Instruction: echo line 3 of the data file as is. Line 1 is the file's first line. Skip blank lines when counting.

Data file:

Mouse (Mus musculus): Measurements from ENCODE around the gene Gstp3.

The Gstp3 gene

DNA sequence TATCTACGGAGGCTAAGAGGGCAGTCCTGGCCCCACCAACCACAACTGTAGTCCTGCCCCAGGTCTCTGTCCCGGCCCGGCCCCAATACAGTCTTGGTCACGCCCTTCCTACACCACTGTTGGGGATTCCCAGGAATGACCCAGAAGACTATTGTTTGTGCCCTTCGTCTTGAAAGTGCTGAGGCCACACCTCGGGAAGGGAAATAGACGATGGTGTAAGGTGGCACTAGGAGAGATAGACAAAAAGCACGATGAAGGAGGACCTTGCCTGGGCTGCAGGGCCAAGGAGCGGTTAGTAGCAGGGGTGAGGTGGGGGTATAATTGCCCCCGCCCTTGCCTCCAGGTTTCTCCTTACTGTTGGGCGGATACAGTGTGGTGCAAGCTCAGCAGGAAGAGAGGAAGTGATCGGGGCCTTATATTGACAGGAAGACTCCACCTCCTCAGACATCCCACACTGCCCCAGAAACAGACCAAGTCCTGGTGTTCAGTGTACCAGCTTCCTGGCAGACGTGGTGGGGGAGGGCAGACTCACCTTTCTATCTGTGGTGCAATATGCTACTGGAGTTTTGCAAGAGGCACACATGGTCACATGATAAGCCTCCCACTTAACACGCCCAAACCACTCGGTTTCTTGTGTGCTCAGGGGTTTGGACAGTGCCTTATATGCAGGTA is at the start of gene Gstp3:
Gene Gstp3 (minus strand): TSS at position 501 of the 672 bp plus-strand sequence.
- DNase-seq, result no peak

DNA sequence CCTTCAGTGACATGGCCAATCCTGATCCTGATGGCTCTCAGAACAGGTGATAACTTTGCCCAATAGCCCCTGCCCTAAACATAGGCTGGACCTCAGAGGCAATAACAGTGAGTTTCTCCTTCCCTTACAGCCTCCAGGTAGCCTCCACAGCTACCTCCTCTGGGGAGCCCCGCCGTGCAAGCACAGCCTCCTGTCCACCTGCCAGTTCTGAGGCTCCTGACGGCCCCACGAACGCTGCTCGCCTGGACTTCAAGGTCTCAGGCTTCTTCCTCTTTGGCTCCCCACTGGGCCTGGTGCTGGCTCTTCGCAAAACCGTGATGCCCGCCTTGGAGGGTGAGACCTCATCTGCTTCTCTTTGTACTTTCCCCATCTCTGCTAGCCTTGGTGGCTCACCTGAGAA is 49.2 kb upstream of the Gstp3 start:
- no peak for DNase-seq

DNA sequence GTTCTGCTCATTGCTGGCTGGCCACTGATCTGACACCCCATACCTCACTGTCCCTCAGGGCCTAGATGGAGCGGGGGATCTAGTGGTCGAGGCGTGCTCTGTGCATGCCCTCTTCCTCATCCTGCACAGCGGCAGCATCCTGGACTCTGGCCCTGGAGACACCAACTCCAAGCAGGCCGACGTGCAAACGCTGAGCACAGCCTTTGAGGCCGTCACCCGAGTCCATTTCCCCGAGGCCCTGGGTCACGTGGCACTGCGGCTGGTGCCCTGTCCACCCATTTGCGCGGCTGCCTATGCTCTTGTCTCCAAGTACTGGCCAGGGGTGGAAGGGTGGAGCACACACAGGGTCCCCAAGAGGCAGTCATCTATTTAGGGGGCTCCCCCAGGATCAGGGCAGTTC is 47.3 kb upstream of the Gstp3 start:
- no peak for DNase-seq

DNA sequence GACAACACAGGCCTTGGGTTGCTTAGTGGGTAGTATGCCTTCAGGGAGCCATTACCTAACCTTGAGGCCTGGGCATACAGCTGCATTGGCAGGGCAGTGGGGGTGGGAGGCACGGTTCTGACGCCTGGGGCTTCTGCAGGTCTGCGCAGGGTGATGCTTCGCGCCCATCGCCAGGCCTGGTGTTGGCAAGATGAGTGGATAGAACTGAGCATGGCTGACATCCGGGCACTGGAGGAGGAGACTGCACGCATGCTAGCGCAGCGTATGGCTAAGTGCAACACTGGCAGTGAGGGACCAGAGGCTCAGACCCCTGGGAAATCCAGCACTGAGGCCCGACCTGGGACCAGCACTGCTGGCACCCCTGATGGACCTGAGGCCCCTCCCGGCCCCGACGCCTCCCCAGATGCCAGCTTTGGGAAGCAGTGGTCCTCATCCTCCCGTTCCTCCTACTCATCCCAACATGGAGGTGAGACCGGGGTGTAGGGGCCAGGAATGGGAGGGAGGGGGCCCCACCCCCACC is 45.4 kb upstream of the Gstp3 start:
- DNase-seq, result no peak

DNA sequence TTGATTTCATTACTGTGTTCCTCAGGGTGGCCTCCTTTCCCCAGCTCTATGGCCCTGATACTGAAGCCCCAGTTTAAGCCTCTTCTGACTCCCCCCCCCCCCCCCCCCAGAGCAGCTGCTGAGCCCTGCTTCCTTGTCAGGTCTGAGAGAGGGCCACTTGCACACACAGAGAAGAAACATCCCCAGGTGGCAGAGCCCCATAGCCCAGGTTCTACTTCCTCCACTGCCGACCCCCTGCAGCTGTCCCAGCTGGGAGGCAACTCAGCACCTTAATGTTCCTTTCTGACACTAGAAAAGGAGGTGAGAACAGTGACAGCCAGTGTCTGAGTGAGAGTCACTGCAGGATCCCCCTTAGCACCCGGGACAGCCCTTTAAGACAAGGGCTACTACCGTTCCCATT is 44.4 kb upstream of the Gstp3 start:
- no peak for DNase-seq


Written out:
DNA sequence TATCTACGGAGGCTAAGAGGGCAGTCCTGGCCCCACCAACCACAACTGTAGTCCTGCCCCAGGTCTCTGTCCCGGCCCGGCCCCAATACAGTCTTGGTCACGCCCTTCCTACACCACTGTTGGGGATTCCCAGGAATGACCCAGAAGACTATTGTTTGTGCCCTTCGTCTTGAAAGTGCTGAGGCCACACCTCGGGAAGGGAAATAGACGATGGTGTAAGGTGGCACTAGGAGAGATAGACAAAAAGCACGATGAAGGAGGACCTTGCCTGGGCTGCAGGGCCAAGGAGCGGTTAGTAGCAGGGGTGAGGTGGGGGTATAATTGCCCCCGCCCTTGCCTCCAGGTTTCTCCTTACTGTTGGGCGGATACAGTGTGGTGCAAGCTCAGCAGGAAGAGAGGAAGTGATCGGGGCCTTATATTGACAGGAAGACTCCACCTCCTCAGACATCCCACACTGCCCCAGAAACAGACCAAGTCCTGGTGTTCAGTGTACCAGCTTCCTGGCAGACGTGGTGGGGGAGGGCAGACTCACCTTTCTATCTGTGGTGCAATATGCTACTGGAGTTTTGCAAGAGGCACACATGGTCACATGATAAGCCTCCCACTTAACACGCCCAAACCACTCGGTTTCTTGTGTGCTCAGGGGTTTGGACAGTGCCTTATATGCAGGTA is at the start of gene Gstp3: